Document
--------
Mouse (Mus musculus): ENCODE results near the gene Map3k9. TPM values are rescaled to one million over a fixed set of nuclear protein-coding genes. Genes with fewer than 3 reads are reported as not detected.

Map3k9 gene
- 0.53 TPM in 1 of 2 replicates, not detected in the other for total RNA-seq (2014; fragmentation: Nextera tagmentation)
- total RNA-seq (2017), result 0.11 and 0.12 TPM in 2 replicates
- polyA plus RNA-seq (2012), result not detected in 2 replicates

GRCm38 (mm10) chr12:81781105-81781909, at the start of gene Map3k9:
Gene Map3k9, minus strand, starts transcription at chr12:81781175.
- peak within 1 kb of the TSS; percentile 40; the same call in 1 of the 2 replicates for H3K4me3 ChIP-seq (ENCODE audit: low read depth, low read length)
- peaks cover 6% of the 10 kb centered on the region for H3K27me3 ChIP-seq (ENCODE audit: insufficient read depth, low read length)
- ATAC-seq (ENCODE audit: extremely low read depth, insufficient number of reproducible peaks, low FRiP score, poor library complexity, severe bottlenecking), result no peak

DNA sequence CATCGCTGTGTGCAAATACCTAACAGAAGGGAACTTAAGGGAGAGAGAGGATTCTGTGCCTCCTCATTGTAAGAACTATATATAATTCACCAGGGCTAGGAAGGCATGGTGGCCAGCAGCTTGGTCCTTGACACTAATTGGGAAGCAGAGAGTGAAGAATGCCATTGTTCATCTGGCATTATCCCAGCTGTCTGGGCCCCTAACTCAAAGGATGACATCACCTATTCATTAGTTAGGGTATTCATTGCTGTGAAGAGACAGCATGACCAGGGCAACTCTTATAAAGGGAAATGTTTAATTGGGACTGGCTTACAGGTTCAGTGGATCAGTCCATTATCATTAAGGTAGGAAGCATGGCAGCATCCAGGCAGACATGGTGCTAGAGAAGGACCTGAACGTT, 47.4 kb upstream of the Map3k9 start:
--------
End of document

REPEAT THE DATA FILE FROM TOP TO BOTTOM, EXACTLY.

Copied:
Mouse (Mus musculus): ENCODE results near the gene Map3k9. TPM values are rescaled to one million over a fixed set of nuclear protein-coding genes. Genes with fewer than 3 reads are reported as not detected.

Map3k9 gene
- 0.53 TPM in 1 of 2 replicates, not detected in the other for total RNA-seq (2014; fragmentation: Nextera tagmentation)
- total RNA-seq (2017), result 0.11 and 0.12 TPM in 2 replicates
- polyA plus RNA-seq (2012), result not detected in 2 replicates

GRCm38 (mm10) chr12:81781105-81781909, at the start of gene Map3k9:
Gene Map3k9, minus strand, starts transcription at chr12:81781175.
- peak within 1 kb of the TSS; percentile 40; the same call in 1 of the 2 replicates for H3K4me3 ChIP-seq (ENCODE audit: low read depth, low read length)
- peaks cover 6% of the 10 kb centered on the region for H3K27me3 ChIP-seq (ENCODE audit: insufficient read depth, low read length)
- ATAC-seq (ENCODE audit: extremely low read depth, insufficient number of reproducible peaks, low FRiP score, poor library complexity, severe bottlenecking), result no peak

DNA sequence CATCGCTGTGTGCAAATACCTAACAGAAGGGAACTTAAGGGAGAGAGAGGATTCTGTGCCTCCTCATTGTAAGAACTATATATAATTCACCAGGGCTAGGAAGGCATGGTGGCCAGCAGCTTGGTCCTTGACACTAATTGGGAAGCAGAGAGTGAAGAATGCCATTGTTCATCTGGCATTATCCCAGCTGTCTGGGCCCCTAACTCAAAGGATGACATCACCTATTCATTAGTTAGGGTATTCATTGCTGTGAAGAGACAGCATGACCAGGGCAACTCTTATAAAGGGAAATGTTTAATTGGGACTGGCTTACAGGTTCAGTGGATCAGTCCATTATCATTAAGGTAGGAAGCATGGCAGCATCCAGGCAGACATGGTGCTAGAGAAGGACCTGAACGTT, 47.4 kb upstream of the Map3k9 start: